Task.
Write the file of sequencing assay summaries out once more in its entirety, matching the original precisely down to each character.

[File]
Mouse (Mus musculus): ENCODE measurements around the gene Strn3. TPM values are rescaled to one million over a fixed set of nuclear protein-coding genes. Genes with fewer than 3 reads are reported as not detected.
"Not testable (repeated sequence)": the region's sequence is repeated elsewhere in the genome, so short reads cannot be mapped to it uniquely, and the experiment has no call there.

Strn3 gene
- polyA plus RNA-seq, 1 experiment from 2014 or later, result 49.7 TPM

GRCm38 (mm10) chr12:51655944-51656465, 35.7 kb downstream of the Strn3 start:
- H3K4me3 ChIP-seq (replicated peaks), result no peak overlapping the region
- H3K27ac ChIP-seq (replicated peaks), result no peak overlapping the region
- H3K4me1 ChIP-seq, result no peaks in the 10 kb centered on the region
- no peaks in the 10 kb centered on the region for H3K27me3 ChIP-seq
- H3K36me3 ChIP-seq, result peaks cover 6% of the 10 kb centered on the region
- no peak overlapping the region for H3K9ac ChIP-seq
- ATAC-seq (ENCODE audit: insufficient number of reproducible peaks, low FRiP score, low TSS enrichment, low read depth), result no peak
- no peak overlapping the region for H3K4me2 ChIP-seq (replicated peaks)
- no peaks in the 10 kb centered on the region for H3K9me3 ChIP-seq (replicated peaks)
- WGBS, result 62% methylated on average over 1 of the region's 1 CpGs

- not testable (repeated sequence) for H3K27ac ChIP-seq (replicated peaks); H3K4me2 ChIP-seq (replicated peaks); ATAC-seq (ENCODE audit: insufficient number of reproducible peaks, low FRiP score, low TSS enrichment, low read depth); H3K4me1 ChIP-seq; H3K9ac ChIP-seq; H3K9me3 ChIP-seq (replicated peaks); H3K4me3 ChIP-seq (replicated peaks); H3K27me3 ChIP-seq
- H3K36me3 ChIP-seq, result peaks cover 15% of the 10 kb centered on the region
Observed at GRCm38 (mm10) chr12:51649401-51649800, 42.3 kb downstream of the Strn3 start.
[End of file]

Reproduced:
Mouse (Mus musculus): ENCODE measurements around the gene Strn3. TPM values are rescaled to one million over a fixed set of nuclear protein-coding genes. Genes with fewer than 3 reads are reported as not detected.
"Not testable (repeated sequence)": the region's sequence is repeated elsewhere in the genome, so short reads cannot be mapped to it uniquely, and the experiment has no call there.

Strn3 gene
- polyA plus RNA-seq, 1 experiment from 2014 or later, result 49.7 TPM

GRCm38 (mm10) chr12:51655944-51656465, 35.7 kb downstream of the Strn3 start:
- H3K4me3 ChIP-seq (replicated peaks), result no peak overlapping the region
- H3K27ac ChIP-seq (replicated peaks), result no peak overlapping the region
- H3K4me1 ChIP-seq, result no peaks in the 10 kb centered on the region
- no peaks in the 10 kb centered on the region for H3K27me3 ChIP-seq
- H3K36me3 ChIP-seq, result peaks cover 6% of the 10 kb centered on the region
- no peak overlapping the region for H3K9ac ChIP-seq
- ATAC-seq (ENCODE audit: insufficient number of reproducible peaks, low FRiP score, low TSS enrichment, low read depth), result no peak
- no peak overlapping the region for H3K4me2 ChIP-seq (replicated peaks)
- no peaks in the 10 kb centered on the region for H3K9me3 ChIP-seq (replicated peaks)
- WGBS, result 62% methylated on average over 1 of the region's 1 CpGs

- not testable (repeated sequence) for H3K27ac ChIP-seq (replicated peaks); H3K4me2 ChIP-seq (replicated peaks); ATAC-seq (ENCODE audit: insufficient number of reproducible peaks, low FRiP score, low TSS enrichment, low read depth); H3K4me1 ChIP-seq; H3K9ac ChIP-seq; H3K9me3 ChIP-seq (replicated peaks); H3K4me3 ChIP-seq (replicated peaks); H3K27me3 ChIP-seq
- H3K36me3 ChIP-seq, result peaks cover 15% of the 10 kb centered on the region
Observed at GRCm38 (mm10) chr12:51649401-51649800, 42.3 kb downstream of the Strn3 start.